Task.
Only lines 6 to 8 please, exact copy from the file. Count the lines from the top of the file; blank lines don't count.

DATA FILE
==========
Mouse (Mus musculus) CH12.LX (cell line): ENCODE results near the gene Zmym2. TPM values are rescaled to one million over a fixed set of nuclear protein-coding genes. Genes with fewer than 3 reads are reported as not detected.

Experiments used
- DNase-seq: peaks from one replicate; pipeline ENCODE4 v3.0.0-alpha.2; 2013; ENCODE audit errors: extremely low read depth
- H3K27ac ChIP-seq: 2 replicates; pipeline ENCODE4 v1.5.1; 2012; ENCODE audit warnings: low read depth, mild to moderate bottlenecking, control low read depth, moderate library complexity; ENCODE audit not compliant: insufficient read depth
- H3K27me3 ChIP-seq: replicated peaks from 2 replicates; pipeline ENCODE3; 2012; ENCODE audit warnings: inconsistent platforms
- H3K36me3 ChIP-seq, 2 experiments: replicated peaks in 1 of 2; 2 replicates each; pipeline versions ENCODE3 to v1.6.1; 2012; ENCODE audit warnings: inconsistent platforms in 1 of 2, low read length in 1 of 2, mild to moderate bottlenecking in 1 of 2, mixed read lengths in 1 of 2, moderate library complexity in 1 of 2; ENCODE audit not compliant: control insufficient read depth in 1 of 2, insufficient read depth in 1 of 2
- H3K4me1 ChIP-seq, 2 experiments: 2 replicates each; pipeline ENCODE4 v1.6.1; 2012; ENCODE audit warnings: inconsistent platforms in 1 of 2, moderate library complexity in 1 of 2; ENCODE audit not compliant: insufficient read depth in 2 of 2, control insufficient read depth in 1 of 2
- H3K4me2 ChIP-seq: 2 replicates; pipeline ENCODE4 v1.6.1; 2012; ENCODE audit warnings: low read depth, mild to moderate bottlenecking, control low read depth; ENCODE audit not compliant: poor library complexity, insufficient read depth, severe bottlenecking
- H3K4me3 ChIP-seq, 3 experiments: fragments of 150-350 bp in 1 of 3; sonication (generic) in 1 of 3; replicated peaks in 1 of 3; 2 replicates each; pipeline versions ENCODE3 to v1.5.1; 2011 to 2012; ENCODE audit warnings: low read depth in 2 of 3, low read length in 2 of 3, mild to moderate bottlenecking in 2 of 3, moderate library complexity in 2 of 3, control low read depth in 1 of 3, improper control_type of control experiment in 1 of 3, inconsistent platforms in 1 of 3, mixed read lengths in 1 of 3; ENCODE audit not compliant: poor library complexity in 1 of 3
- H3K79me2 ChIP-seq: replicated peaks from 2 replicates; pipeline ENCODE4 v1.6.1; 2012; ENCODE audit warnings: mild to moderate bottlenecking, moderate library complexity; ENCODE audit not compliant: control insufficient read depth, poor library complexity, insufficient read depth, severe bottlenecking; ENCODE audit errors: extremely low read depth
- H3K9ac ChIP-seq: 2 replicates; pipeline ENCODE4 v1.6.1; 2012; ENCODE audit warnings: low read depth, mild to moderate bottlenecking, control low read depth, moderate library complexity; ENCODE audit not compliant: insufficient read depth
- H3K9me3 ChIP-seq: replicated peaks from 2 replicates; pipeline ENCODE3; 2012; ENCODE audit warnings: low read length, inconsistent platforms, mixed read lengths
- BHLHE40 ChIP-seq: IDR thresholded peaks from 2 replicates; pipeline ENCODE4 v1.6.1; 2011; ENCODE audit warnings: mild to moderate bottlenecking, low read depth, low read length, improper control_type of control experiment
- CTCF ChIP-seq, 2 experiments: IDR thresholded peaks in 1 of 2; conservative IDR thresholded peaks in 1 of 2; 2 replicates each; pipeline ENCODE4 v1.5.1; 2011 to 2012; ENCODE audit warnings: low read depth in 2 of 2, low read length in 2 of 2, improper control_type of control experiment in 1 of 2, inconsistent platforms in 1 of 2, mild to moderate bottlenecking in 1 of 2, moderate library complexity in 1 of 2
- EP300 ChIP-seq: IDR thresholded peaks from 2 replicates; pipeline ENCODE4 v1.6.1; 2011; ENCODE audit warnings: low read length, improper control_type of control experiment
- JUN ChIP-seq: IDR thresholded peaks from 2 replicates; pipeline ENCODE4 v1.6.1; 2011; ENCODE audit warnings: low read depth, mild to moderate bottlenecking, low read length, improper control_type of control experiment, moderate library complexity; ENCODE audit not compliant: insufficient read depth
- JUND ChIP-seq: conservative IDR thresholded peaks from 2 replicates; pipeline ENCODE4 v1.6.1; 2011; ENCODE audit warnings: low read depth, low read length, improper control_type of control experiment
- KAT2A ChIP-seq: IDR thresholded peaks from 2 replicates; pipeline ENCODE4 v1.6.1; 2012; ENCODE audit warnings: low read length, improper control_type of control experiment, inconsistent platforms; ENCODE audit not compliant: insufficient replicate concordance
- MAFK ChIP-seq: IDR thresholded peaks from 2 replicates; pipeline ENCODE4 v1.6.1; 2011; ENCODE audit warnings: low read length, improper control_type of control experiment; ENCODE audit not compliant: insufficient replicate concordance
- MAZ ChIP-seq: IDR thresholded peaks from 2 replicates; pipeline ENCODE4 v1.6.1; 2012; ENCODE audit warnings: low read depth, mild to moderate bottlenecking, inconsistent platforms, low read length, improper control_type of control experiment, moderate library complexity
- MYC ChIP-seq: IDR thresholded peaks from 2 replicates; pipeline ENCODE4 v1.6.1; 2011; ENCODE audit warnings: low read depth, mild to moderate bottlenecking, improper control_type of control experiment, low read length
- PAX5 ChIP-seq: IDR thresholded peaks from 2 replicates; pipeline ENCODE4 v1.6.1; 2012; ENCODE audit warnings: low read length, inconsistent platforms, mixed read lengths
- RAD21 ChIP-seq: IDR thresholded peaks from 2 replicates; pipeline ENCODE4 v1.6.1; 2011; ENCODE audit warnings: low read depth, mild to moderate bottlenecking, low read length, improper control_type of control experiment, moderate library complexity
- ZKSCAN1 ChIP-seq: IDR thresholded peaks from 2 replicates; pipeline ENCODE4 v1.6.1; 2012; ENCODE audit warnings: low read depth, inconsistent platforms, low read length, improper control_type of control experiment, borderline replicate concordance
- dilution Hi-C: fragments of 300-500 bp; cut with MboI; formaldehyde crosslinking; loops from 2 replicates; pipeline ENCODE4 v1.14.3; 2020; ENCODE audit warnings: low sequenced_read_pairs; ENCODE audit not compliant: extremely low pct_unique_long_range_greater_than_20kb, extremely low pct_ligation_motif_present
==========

- H3K36me3 ChIP-seq, 2 experiments: replicated peaks in 1 of 2; 2 replicates each; pipeline versions ENCODE3 to v1.6.1; 2012; ENCODE audit warnings: inconsistent platforms in 1 of 2, low read length in 1 of 2, mild to moderate bottlenecking in 1 of 2, mixed read lengths in 1 of 2, moderate library complexity in 1 of 2; ENCODE audit not compliant: control insufficient read depth in 1 of 2, insufficient read depth in 1 of 2
- H3K4me1 ChIP-seq, 2 experiments: 2 replicates each; pipeline ENCODE4 v1.6.1; 2012; ENCODE audit warnings: inconsistent platforms in 1 of 2, moderate library complexity in 1 of 2; ENCODE audit not compliant: insufficient read depth in 2 of 2, control insufficient read depth in 1 of 2
- H3K4me2 ChIP-seq: 2 replicates; pipeline ENCODE4 v1.6.1; 2012; ENCODE audit warnings: low read depth, mild to moderate bottlenecking, control low read depth; ENCODE audit not compliant: poor library complexity, insufficient read depth, severe bottlenecking